The Dog and Pony Show
Tech N9ne, Kansas City's most prolific and successful rapper, chats with us about being an independent mogul, embracing Juggalos, conquering Canada and consuming cognac. You know what I'm sizzlin'? (Caution: contains some explicit language.)
Tech N9ne, while periodically accused of devil worship, will never be accused of lollygagging.
The flamboyant Kansas City hip-hop impresario (born Aaron Yates) has reportedly sold nearly 1.5 million albums, plays hundreds of shows every year, and is already polishing off a new studio record before his last one, "K.O.D.," is even seven months old.
He's done all of this, mind you, without the backing of a major label and without much mainstream recognition. Not surprising he's often labeled "the most successful independent rapper in history."
Tech has built a mini-empire through his own label, Strange Music, and has fostered a rabid following through incessant touring. His music defies traditional hip-hop pigeonholing, veering wildly from boisterous odes to mixed drinks ("Caribou Lou") to grim crises of faith in the face of family illness ("Show Me A God"). Fresh off a sold-out tour of Canada, Tech N9ne, 38, now returns to his own backyard of Lawrence.
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lawrence.com: Do you notice any difference between playing in Kansas City versus playing in Lawrence?
Tech N9ne: Yeah, there's a lot more women in Lawrence (laughs). I think it might be the college or something. They really dig my music.
So you're looking forward to the homecoming at your home away from home?
Totally. I just got off the plane yesterday at 11 in the morning. We did 16 shows in Canada. Soon as we left Canada, we went into Washington and did Olympia. Then we went to Medford, Ore. Then to California for the Paid Dues Festival. Our last show was in Grand Junction, Colo. I flew home yesterday and went straight into the studio to finish my new album coming out July 27 called "The Ollie Gate's Mixed Plate."
Do you ever find time to sleep?
No rest for the wicked. I'm asleep right now, actually. My eyes are closed and everything.
One of the reasons you have such a loyal following is that you put on quite the show, complete with costumes, makeup and choreography ...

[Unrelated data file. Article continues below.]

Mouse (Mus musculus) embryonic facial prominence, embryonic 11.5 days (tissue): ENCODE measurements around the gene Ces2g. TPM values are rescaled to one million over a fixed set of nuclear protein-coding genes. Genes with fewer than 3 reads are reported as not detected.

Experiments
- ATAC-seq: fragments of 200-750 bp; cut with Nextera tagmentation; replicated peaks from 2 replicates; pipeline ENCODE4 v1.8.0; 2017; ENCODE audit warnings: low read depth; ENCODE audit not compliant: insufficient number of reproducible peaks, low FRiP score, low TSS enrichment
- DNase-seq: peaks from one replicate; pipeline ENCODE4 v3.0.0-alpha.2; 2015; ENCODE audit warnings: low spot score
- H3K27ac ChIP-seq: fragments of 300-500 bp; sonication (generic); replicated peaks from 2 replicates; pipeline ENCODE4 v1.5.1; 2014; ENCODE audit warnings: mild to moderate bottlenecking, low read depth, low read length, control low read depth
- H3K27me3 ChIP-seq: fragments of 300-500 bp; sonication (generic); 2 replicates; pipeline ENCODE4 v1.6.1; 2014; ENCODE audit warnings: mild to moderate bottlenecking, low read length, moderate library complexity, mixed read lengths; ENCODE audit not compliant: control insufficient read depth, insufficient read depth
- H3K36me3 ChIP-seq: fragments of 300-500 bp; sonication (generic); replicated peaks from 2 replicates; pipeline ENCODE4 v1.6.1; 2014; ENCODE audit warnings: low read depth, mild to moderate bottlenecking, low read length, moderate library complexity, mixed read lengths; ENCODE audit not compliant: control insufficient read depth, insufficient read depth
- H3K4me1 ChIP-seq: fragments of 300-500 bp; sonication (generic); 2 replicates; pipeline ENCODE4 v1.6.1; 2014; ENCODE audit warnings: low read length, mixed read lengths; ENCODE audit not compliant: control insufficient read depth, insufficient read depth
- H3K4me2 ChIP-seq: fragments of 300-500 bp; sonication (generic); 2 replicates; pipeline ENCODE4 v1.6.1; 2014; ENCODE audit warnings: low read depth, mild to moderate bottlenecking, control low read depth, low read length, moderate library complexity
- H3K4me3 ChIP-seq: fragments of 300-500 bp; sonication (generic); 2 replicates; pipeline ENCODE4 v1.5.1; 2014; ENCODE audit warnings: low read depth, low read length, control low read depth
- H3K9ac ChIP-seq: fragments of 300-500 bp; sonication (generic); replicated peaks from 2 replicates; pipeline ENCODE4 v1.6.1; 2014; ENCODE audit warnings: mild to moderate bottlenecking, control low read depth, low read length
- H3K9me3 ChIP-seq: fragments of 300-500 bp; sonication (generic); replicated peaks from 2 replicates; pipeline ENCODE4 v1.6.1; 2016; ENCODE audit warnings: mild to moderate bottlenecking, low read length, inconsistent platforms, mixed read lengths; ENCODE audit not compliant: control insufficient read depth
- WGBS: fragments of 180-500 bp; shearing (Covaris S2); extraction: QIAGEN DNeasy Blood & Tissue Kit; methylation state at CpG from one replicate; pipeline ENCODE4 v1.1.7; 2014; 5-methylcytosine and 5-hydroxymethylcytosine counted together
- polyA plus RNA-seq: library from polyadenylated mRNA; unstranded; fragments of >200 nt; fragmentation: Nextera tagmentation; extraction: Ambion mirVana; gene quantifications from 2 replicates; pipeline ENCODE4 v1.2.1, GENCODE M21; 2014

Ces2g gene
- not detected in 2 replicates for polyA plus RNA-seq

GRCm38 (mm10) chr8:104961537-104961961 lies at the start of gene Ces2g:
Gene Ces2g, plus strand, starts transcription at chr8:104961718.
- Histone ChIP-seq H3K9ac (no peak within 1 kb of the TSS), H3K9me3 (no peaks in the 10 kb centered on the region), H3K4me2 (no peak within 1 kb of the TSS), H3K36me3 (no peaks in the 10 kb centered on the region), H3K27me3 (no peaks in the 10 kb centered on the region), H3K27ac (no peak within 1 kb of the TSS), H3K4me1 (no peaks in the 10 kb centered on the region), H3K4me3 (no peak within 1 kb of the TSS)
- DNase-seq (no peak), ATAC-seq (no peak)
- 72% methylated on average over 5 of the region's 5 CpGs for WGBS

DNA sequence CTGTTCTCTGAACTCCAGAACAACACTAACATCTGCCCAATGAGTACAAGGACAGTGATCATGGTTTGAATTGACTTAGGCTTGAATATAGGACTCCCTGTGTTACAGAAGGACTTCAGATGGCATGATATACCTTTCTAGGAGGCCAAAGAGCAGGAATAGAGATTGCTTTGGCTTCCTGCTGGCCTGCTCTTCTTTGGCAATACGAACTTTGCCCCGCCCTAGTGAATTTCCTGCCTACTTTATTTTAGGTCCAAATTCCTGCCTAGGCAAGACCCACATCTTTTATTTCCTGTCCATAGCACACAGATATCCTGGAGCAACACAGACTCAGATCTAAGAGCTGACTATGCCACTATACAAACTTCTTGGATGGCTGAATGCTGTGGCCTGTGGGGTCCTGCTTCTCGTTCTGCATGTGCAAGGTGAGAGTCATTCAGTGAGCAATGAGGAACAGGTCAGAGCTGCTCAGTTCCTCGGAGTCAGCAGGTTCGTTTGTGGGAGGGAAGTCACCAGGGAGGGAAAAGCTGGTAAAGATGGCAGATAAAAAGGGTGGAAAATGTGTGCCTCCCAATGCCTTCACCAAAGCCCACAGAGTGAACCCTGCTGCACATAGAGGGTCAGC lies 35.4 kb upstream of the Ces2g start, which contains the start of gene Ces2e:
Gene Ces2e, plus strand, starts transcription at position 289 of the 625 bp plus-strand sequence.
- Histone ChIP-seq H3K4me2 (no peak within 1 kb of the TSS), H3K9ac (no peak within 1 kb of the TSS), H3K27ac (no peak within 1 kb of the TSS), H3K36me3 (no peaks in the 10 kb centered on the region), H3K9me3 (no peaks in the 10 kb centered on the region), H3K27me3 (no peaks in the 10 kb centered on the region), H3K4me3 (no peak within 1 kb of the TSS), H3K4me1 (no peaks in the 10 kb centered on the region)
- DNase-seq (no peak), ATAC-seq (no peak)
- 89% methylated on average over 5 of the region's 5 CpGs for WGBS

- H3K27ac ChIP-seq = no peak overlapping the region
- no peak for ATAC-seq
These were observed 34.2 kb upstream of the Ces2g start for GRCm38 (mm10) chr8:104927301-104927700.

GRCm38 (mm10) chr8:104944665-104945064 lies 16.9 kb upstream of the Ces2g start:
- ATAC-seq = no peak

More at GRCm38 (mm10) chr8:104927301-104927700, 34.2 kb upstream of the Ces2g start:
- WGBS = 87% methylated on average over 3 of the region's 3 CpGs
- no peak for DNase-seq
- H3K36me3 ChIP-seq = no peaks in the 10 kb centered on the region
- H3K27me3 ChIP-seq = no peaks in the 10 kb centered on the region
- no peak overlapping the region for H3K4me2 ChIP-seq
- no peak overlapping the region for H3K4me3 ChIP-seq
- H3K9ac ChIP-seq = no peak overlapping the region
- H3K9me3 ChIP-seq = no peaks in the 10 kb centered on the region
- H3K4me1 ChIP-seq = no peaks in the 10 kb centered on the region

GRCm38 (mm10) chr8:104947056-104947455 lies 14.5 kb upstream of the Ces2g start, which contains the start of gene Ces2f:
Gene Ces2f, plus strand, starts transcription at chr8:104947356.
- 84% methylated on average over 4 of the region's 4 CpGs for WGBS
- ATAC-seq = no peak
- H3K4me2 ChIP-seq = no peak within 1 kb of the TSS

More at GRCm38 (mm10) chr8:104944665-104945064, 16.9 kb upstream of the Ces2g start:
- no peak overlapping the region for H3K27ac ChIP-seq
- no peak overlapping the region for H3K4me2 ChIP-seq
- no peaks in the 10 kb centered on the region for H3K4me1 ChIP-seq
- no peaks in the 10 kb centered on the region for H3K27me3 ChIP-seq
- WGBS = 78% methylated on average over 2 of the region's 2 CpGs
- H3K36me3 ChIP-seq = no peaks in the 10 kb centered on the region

Let's get one thing straight: I don't wear makeup. I wear face paint! War paint, no makeup! (laughs) No, my dudes do that to me all the time. "Hey, bring the makeup in." And I'm like, "It's not makeup, it's face paint!" Then they'll go, "Just bring the makeup in." But the thing that gives me my "oomph" in my show is that I'm a fan of old school, like N.W.A., Public Enemy, Erik B and Rakim, Run D.M.C. and Busy Bee. These people taught you how to rock a crowd. We learned from the people that started it, and we put our twist on it. We're new wave kids, but at the same time we've got old-school edge. A lot of the new schoolers don't really know how to put together a show with energy for an hour and 40 minutes. That's a long time to be on stage. That's what we usually do. We kill ourselves up there, but that's why they keep coming back.
You have a very diverse following, including the fans of Insane Clown Posse (ICP) known as the "Juggalos." Did you ever anticipate when you got started in hip-hop 20 years ago that you'd be embraced by a sub-culture as weird and unique as the Juggalos?
I had no idea what a Juggalo or a Juggalette was until after 2000 when my album "Anghellic" came out. We'd been doing shows for years, but the Juggalos didn't catch on until after "Anghellic," which was dark and melancholy. Some of the music was tormented, and I think the Juggalos, being the black sheep of hip-hop along with ICP, really latched on to me being different and also being a black sheep that wasn't giving a damn what anybody thought. When you listen to my music and you listen ICP's music, you can't compare it, you know what I'm sizzlin'? What they latched on to was the pain in my music ... the Juggalos are part of the human race, and my music is supposed to be for everybody, true indeed. I will not alienate somebody because they're different. I'm different ... that's what me and the Juggalos and the Juggalettes have in common.
And I'm sure it doesn't hurt that both you and the Juggalos wear "war paint."